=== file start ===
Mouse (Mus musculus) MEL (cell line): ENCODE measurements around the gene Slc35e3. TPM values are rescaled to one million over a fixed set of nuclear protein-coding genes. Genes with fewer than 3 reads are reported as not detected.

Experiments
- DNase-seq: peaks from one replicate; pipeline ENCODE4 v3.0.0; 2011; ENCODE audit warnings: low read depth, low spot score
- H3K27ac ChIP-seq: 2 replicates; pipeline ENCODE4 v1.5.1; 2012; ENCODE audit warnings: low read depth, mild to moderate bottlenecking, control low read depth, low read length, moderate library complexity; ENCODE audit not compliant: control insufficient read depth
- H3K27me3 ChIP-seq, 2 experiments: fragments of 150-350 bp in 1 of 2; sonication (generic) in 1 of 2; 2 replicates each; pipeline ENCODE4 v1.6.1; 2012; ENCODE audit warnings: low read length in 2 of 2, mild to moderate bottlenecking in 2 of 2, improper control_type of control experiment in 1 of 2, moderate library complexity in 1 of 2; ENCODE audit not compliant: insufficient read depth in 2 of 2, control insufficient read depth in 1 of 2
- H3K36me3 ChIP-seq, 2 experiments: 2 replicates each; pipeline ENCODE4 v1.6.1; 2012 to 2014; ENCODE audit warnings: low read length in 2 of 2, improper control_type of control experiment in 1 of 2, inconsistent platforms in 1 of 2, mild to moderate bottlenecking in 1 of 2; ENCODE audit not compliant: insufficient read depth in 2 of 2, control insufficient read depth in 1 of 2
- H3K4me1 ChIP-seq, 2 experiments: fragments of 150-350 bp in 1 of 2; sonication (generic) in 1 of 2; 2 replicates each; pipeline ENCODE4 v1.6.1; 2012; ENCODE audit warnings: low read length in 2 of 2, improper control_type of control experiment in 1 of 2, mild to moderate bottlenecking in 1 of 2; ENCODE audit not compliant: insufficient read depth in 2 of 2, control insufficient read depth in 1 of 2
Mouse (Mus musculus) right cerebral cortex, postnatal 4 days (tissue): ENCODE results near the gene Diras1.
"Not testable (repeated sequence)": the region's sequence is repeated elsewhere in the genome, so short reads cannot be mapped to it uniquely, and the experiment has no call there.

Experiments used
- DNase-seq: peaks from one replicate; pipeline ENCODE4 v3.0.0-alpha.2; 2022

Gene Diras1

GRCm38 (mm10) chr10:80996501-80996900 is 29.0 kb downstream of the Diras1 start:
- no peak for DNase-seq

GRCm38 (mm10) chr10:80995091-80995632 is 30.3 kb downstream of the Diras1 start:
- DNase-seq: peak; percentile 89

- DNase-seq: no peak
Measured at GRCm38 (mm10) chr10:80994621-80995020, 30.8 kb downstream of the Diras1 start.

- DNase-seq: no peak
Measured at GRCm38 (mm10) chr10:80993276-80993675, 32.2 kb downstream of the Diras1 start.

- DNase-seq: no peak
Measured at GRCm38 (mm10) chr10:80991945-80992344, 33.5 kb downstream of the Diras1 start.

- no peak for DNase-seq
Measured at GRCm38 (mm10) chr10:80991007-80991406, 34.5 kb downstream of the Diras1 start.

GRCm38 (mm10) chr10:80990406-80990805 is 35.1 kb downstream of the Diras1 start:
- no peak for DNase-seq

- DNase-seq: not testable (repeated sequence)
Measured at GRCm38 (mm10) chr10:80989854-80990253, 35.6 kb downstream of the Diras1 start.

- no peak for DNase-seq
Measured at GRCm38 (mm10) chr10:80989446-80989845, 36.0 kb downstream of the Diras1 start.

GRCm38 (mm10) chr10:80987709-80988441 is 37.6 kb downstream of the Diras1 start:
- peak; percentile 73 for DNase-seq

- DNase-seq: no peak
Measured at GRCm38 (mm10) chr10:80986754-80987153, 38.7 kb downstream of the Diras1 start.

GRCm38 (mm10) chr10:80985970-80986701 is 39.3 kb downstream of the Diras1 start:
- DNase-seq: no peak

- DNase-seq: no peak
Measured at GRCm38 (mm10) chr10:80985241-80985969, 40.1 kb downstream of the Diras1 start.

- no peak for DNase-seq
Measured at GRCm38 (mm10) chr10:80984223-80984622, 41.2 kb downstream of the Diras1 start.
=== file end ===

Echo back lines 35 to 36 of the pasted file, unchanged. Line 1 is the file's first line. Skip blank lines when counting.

GRCm38 (mm10) chr10:80985970-80986701 is 39.3 kb downstream of the Diras1 start:
- DNase-seq: no peak